Part of Advances in Neural Information Processing Systems 9 (NIPS 1996)
The genetic algorithm (GA) is a heuristic search procedure based on mechanisms abstracted from population genetics. In a previous paper [Baluja & Caruana, 1995], we showed that much simpler algorithms, such as hillcIimbing and Population(cid:173) Based Incremental Learning (PBIL), perform comparably to GAs on an optimiza(cid:173) tion problem custom designed to benefit from the GA's operators. This paper extends these results in two directions. First, in a large-scale empirical comparison of problems that have been reported in GA literature, we show that on many prob(cid:173) lems, simpler algorithms can perform significantly better than GAs. Second, we describe when crossover is useful, and show how it can be incorporated into PBIL.
1 IMPLICIT VS. EXPLICIT SEARCH STATISTICS
Although there has recently been controversy in the genetic algorithm (GA) community as to whether GAs should be used for static function optimization, a large amount of research has been, and continues to be, conducted in this direction [De Jong, 1992]. Since much of GA research focuses on optimization (most often in static environments), this study exam(cid:173) ines the performance of GAs in these domains. In the standard GA, candidate solutions are encoded as fixed length binary vectors. The ini(cid:173) tial group of potential solutions is chosen randomly. At each generation, the fitness of each solution is calculated; this is a measure of how well the solution optimizes the objective function. The subsequent generation is created through a process of selection, recombina(cid:173) tion, and mutation. Recombination operators merge the information contained within pairs of selected "parents" by placing random subsets of the information from both parents into their respective positions in a member of the subsequent generation. The fitness propor(cid:173) tional selection works as selective pressure; higher fitness solution strings have a higher probability of being selected for recombination. Mutations are used to help preserve diver(cid:173) sity in the population by introducing random changes into the solution strings. The GA uses the population to implicitly maintain statistics about the search space. The selection, cross(cid:173) over, and mutation operators can be viewed as mechanisms of extracting the implicit statis(cid:173) tics from the population to choose the next set of points to sample. Details of GAs can be found in [Goldberg, 1989] [Holland, 1975].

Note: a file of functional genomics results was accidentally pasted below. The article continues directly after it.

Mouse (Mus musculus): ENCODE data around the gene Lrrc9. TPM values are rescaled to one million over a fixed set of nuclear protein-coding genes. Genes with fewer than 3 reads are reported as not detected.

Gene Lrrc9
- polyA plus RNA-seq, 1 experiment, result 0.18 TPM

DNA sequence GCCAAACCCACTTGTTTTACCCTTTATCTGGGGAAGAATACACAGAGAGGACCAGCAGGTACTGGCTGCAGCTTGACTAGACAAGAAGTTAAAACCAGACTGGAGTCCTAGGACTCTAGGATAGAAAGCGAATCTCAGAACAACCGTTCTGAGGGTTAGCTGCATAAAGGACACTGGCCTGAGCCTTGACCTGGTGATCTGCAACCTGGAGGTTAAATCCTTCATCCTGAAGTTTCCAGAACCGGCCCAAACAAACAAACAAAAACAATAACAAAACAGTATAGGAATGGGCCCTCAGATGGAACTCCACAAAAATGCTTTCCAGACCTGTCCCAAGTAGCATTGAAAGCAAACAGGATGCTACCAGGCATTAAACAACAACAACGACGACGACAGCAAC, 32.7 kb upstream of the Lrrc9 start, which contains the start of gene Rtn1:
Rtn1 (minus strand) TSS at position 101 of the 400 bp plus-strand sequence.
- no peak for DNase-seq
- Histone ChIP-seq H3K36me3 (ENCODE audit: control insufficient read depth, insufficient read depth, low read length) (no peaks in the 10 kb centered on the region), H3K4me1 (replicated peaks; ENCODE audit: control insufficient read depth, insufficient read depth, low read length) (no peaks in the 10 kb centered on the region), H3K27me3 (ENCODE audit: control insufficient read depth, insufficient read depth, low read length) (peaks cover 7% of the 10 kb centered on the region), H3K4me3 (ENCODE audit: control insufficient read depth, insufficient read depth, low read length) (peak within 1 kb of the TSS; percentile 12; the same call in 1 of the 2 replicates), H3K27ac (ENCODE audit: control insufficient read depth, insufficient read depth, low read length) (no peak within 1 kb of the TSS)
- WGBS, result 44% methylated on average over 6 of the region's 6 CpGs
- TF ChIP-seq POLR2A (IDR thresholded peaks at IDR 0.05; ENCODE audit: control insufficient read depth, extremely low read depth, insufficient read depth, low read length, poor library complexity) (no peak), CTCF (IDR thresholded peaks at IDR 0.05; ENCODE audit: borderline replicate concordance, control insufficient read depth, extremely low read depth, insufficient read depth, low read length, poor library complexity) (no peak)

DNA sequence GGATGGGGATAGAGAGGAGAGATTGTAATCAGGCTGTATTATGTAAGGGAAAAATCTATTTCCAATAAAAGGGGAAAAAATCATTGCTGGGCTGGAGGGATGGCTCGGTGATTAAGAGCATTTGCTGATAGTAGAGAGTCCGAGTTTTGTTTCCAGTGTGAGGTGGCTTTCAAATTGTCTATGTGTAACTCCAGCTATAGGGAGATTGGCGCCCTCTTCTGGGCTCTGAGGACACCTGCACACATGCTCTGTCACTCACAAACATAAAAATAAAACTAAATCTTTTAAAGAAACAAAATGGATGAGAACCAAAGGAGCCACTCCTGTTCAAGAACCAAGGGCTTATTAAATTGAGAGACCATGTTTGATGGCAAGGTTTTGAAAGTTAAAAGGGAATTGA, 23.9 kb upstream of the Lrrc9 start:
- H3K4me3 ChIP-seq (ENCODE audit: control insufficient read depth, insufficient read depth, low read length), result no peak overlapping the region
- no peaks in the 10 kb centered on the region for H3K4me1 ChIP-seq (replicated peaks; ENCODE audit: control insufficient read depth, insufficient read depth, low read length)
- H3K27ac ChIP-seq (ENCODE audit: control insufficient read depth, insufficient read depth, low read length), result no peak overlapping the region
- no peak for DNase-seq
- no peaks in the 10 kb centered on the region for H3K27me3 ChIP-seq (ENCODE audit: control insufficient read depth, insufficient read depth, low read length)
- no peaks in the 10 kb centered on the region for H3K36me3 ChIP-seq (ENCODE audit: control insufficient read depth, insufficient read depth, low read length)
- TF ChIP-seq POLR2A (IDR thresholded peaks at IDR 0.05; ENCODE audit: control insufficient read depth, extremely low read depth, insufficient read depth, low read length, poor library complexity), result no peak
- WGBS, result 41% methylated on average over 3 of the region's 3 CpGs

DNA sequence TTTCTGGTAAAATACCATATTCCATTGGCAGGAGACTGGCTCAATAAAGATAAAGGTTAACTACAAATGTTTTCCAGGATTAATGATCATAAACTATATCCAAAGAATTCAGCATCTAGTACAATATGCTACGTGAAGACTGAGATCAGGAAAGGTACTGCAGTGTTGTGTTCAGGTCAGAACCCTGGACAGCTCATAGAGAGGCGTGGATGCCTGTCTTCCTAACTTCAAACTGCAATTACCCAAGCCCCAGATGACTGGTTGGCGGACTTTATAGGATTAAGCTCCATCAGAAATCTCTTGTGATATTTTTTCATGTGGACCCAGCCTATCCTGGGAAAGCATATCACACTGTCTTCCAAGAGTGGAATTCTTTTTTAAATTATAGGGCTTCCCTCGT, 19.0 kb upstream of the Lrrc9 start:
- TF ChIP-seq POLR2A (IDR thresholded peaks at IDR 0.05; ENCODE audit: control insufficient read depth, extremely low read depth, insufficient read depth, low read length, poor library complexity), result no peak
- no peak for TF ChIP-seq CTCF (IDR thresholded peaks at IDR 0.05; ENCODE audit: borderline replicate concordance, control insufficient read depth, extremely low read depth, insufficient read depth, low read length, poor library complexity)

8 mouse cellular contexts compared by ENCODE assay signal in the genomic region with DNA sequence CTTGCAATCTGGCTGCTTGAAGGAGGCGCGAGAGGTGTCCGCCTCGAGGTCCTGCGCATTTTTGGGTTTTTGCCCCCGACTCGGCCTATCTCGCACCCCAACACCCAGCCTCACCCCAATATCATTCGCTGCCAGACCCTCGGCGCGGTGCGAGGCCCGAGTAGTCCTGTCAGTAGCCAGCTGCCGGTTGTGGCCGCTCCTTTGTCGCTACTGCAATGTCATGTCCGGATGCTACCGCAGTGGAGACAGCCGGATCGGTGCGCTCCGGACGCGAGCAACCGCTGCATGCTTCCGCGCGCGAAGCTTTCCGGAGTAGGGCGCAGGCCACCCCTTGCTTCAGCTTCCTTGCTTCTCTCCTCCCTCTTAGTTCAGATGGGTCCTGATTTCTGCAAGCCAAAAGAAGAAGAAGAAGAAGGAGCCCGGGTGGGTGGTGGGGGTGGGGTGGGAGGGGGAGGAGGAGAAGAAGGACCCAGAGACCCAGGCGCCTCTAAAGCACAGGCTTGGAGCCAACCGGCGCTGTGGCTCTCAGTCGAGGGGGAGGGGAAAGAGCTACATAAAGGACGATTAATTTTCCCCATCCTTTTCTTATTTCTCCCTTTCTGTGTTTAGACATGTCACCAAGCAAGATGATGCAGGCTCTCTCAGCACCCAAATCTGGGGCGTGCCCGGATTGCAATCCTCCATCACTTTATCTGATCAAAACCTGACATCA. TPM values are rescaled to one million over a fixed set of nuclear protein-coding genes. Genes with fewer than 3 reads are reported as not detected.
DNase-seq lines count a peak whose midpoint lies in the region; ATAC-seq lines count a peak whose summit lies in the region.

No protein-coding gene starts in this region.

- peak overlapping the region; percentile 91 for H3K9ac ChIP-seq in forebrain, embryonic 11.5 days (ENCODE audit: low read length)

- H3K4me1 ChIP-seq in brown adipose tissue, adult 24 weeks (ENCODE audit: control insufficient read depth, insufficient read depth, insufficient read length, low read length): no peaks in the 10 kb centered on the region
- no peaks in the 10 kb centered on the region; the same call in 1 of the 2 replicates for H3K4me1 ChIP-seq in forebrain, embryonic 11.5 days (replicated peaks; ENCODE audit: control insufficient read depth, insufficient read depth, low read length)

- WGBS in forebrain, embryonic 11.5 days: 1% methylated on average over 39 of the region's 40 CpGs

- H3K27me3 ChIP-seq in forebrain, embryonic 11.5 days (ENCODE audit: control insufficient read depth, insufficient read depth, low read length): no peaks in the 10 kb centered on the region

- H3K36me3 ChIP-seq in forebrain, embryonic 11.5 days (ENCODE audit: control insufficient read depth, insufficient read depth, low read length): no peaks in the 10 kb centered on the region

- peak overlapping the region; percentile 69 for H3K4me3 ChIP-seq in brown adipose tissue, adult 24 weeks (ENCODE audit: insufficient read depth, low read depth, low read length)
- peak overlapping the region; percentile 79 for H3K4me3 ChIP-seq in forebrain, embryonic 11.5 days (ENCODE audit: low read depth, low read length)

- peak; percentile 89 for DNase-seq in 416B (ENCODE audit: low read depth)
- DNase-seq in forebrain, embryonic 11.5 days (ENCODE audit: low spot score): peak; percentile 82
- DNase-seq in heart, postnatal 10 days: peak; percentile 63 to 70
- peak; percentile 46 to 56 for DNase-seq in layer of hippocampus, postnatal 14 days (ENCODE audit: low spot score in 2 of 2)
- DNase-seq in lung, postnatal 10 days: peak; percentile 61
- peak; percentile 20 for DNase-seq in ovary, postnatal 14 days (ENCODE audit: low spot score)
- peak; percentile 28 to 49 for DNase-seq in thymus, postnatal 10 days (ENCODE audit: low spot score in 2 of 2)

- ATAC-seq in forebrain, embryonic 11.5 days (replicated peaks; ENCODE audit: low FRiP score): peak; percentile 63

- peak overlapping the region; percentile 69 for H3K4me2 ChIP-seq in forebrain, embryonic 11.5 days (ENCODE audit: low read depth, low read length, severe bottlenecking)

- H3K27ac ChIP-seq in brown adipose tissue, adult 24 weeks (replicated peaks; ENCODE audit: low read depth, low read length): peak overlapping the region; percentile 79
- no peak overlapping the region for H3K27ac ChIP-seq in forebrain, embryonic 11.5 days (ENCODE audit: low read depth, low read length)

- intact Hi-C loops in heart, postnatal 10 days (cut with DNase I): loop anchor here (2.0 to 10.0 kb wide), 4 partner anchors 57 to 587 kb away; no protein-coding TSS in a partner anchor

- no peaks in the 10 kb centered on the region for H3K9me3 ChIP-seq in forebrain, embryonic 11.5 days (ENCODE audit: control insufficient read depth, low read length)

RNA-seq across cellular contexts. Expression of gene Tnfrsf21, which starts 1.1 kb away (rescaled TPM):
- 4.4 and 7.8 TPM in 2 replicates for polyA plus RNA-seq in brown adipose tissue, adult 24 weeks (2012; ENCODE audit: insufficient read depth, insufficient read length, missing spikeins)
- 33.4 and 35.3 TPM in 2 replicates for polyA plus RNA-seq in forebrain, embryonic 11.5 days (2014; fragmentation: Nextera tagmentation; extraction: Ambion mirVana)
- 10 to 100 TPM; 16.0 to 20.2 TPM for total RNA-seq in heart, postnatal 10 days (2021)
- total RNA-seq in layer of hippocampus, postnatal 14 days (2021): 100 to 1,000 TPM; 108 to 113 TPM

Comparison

Population-based incremental learning (PBIL) is a combination of genetic algorithms and competitive learning [Baluja, 1994]. The PBIL algorithm attempts to explicitly maintain statistics about the search space to decide where to sample next. The object of the algorithm is to create a real valued probability vector which, when sampled, reveals high quality solu(cid:173) tion vectors with high probability. For example, if a good solution can be encoded as a string of alternating O's and l's, a suitable final probability vector would be 0.01, 0.99, 0.01, 0.99, etc. The PBIL algorithm and parameters are shown in Figure 1. Initially, the values of the probability vector are initialized to 0.5. Sampling from this vec(cid:173) tor yields random solution vectors because the probability of generating a I or 0 is equal. As search progresses, the values in the probability vector gradually shift to represent high